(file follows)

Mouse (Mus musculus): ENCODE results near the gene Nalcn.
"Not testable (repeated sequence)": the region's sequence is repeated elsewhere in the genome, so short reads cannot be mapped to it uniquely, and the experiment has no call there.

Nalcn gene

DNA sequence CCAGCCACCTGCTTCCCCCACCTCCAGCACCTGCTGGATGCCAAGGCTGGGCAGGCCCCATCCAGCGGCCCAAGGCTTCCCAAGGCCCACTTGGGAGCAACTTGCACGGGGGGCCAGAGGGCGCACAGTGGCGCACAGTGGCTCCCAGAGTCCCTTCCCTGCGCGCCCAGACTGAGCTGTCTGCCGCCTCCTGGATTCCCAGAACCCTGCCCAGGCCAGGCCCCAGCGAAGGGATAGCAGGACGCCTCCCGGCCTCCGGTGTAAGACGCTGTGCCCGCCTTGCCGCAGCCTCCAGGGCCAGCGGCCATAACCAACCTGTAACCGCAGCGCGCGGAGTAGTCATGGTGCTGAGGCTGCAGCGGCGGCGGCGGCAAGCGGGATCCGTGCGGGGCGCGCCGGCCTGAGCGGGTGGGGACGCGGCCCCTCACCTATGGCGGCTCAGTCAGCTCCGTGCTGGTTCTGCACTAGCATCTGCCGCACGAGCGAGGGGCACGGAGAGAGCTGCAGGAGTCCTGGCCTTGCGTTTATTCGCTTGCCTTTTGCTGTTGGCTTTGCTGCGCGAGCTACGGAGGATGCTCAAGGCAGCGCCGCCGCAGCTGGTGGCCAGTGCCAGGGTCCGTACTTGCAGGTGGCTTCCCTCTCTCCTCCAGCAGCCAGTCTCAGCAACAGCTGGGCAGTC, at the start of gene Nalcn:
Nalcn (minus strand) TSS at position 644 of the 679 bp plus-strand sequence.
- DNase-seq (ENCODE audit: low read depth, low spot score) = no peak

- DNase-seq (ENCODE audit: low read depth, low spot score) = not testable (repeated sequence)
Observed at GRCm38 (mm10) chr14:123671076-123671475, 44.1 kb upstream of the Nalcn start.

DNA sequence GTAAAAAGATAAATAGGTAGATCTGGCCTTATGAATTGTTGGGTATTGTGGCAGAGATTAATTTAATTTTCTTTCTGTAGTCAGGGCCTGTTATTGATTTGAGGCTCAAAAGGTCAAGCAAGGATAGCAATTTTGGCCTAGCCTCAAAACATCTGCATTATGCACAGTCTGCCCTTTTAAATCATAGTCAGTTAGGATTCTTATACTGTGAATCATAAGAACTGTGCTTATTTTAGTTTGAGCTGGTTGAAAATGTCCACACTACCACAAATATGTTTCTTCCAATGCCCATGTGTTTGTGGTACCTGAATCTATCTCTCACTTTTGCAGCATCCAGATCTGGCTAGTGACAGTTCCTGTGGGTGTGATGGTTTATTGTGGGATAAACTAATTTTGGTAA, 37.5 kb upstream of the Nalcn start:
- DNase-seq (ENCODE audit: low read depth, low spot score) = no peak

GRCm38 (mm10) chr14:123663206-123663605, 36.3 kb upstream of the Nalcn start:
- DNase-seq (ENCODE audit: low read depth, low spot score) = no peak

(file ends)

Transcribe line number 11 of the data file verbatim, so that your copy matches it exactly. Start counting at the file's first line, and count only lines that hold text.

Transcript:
GRCm38 (mm10) chr14:123663206-123663605, 36.3 kb upstream of the Nalcn start: